“The university will continue to monitor the market and will recommend adjustments to the pay structure, as appropriate, to ensure that it continues to reflect competitive pay,” the website reads.
New hires in administrative and professional positions who have a starting pay offer above the 25th percentile of the pay grade must have that offer reviewed by the Planning Unit and by Compensation prior to making the offer, according to the website.
An Administrative and Staffing History study from 2020 shows from 2008 and 2019, OU hired roughly 314 new administrative positions and only increased faculty positions by about 124. Classified positions were decreased by 149 employees in this same time frame.
“Several years ago, there was a redefinition of what is an administrator and whis is classified staff, and a bunch of people were moved to administrators from classified,” Robin Oliver, vice president for university communications and marketing, said.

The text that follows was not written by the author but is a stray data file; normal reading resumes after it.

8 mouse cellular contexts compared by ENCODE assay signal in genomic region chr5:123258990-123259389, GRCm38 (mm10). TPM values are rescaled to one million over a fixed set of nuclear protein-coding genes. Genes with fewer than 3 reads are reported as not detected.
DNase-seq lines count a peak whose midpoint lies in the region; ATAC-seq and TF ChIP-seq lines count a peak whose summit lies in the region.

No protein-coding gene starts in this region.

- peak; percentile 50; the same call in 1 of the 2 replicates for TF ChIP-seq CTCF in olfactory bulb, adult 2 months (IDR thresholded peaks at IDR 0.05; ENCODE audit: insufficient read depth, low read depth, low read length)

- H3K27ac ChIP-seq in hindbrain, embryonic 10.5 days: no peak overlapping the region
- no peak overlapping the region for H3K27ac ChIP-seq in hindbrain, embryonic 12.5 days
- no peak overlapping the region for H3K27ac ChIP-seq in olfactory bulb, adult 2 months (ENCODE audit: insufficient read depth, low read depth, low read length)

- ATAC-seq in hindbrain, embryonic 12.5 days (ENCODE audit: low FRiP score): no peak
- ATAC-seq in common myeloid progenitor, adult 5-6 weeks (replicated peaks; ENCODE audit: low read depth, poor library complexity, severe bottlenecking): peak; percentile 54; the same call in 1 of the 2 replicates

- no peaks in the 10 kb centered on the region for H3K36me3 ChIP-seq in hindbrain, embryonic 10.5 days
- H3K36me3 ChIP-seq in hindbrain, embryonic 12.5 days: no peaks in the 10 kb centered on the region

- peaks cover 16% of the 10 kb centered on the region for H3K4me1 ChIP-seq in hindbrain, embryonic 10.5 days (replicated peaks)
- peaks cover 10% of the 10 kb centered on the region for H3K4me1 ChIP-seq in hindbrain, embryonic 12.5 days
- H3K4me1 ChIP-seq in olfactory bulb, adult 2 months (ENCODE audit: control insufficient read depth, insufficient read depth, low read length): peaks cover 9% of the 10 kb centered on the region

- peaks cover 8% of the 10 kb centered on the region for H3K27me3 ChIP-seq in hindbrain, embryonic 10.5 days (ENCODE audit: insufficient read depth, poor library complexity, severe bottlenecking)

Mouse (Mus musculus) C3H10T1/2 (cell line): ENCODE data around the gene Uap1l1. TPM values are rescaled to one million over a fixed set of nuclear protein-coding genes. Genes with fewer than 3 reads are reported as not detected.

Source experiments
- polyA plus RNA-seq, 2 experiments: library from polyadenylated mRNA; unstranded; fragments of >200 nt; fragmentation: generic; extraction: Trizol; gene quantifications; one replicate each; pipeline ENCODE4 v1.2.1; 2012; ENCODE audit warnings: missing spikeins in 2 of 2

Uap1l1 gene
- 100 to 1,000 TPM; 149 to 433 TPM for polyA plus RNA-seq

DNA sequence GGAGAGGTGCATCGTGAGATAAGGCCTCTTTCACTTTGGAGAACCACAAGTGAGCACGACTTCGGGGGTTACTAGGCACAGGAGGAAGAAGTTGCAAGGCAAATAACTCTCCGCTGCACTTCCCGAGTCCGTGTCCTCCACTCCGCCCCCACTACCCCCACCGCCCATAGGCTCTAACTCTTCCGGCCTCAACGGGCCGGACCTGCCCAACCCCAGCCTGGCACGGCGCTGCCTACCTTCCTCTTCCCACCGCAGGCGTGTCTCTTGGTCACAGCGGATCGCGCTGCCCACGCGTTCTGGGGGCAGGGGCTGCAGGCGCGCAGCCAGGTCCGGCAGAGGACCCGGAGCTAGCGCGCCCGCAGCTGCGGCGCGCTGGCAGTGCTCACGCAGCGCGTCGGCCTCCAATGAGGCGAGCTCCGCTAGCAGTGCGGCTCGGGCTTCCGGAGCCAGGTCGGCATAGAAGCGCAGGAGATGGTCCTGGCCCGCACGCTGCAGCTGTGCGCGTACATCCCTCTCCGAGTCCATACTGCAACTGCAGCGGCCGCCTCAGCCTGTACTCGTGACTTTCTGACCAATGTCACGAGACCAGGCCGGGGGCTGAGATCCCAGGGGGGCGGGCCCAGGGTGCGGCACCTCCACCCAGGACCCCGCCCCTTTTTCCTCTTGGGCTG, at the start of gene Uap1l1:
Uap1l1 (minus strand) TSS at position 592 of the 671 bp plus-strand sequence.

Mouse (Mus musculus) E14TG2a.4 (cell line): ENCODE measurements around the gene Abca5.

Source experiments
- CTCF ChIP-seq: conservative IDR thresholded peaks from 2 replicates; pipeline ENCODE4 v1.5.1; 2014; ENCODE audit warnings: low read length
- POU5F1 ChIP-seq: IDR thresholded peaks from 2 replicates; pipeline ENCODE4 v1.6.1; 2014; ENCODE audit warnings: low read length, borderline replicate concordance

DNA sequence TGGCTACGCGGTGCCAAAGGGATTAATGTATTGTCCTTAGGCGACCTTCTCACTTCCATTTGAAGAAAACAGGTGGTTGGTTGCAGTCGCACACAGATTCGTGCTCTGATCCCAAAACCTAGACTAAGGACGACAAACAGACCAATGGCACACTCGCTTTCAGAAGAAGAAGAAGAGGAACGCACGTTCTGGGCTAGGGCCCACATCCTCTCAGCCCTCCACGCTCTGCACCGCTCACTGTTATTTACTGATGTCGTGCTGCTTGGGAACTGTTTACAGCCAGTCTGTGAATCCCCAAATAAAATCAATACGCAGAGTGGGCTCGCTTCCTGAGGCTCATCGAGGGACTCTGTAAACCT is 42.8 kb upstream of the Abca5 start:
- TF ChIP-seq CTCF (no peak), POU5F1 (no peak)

In the study, OU said average salaries for faculty and administrators have increased at “basically the same rate.”
“The reality is that there have been increases in both faculty and non-faculty positions,” Oliver said.
Including both full- and part-time employees from 2020 to 2021, OU stood at 1,607 administrative positions and 1,629 faculty positions. However, the number of part-time faculty is significantly higher than that of part-time administrators.